Framing the Dialogue

Posts Tagged ‘bernard cornwell’

Death of Kings

In this the sixth book in the Saxon Tales saga, Alfred the Great is still dying with his dream of a greater Wessex (England) still unfulfilled.  His heir, Edward, seems ill prepared for the throne, though seems to be better in many ways than his father.  Uhtred, Wessex’s best sword is unwilling to swear an oath to the presumptive king thus condemning the kingdom to turmoil and failure.  The threats to the kingdom are not just from the Danes, but from “relatives” in and around Wessex.  The big question is who will Uhtred support or will he return to fulfill his long-desired quest to take back his father’s kingdom.

Sword Song: The Battle for London

“could have placed all my household troops in the small houses and, the moment the raiders came, erupted into the street with sword, ax, and spear, and we would have killed some of them, but in the dark many more would have escaped and I did not want one to escape. I wanted every Dane, every Norseman, every raider dead. All of them, except one, and that one I would send eastward to tell the Viking camps on the banks of the Temes that Uhtred of Bebbanburg was waiting for them.”

Lords of the North

“Then I drew Serpent-Breath and I saw that Hild had looked after the blade well. It shone with a light coating of lard or lanolin that had prevented the patterned steel from rusting. I raised the sword to my lips and kissed her long blade. “You have men to kill,” I told her, “and revenge to take.”

The Pale Horseman

“These days I look at twenty-year-olds and think they are pathetically young, scarcely weaned from their mothers’ tits, but when I was twenty I considered myself a full-grown man. I had fathered a child, fought in the shield wall, and was loath to take advice from anyone. In short I was arrogant, stupid, and headstrong. Which is why, after our victory at Cynuit, I did the wrong thing.”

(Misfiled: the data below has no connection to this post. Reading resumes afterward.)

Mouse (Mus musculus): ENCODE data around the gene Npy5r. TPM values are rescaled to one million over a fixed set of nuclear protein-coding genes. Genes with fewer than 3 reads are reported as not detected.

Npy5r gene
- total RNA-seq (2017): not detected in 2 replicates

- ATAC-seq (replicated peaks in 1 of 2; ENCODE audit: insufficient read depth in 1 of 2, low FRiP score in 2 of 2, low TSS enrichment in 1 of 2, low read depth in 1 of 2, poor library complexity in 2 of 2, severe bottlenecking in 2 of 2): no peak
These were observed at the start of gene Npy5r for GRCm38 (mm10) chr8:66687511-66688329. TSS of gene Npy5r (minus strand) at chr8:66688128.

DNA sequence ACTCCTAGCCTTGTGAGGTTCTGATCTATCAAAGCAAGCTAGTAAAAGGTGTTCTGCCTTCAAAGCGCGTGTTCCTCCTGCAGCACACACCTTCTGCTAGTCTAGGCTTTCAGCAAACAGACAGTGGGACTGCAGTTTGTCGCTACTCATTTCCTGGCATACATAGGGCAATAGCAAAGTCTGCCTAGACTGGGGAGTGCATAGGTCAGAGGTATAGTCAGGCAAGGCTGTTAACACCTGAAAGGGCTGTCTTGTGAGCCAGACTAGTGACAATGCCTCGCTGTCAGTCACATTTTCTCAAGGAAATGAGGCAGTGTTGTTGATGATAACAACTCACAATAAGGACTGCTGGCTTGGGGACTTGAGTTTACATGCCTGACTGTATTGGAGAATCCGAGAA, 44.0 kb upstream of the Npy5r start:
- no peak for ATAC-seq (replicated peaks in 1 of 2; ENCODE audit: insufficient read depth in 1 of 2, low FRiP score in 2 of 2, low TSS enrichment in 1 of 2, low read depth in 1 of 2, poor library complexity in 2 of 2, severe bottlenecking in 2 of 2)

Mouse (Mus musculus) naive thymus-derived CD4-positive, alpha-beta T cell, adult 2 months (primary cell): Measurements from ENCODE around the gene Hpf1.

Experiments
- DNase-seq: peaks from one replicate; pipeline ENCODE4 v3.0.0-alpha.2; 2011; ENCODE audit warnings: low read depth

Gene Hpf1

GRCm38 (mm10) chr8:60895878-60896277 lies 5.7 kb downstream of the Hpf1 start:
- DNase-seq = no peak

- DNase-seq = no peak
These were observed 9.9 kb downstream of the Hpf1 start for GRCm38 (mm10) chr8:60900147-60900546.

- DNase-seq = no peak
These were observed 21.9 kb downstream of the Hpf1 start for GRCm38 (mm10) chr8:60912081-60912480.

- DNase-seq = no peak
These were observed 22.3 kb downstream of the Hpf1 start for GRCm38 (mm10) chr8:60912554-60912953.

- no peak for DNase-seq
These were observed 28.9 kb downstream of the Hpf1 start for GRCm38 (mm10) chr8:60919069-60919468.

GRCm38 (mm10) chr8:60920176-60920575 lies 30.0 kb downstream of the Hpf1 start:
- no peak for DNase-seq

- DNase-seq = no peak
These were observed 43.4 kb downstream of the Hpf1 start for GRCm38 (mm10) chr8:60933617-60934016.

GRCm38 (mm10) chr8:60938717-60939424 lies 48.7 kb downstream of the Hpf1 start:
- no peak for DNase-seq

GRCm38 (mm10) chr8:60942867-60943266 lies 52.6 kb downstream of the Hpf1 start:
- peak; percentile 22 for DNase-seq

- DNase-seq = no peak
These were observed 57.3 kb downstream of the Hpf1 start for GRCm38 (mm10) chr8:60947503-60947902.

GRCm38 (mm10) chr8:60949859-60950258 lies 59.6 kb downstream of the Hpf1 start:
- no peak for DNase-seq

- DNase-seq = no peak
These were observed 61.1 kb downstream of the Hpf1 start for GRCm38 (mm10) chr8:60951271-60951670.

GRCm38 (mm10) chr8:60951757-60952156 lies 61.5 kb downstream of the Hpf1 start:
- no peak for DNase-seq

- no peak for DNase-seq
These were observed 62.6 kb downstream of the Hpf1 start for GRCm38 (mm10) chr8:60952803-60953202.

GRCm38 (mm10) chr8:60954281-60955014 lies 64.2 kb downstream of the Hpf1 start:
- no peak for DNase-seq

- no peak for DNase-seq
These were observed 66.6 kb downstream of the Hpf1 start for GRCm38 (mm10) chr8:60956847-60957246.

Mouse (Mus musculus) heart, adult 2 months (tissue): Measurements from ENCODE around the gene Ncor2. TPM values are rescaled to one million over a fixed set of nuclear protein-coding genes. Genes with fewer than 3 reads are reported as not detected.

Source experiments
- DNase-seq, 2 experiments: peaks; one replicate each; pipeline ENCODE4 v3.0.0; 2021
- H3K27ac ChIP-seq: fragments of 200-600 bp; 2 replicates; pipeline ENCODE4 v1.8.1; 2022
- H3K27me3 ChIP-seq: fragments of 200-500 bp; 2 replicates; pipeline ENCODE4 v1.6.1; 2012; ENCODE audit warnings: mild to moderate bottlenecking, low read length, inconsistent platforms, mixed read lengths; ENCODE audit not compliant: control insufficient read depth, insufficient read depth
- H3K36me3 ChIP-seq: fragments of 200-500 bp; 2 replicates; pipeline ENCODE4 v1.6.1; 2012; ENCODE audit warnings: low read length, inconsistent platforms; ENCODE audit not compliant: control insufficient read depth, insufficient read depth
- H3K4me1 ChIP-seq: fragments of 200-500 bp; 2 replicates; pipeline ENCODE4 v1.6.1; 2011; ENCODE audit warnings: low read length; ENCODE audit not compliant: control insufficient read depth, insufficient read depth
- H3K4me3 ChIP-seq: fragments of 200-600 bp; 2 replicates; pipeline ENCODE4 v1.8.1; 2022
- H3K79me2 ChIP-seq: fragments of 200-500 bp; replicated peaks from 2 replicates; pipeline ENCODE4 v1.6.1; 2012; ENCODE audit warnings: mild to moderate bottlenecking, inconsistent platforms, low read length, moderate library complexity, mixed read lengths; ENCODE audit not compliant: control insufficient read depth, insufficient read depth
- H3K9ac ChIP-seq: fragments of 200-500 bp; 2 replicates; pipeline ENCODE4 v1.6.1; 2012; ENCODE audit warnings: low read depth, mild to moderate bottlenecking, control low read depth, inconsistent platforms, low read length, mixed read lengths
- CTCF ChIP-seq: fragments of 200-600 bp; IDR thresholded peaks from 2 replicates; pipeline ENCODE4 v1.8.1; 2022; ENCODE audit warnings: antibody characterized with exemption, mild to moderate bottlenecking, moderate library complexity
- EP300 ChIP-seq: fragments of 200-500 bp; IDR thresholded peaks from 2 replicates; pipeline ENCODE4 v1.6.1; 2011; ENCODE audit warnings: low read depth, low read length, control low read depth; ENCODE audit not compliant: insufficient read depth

The Last Kingdom

In the backdrop of the Danes regularly invading British soil we follow the life of English-born, turned adopted Dane, turned British, turned Dane, Uthred…you get the picture.  The Amazon summary compares this novel to Game of Thrones and to an extent it is of that ilk, without the dragons.  Uhtred, though a lord, is separated from his rightful land and his life becomes one of survival as he both fights for the Danes and against them as he longs to regain his life.

The Archer’s Tale

“Thomas’s left hand shook as he drew the bow. He was dry-mouthed, frightened. He knew he would shoot wild so he lowered his arm and released the cord’s tension. Remember, he told himself, remember everything you have ever been taught. An archer does not aim, he kills. It is all in the head, in the arms, in the eyes, and killing a man is no different from shooting a hind. Draw and loose, that was all, and that was why he had practiced for over ten years so that the act of drawing and loosing was as natural as breathing and as fluent as water flowing from a spring. Look and loose, do not think. Draw the string and let God guide the arrow.”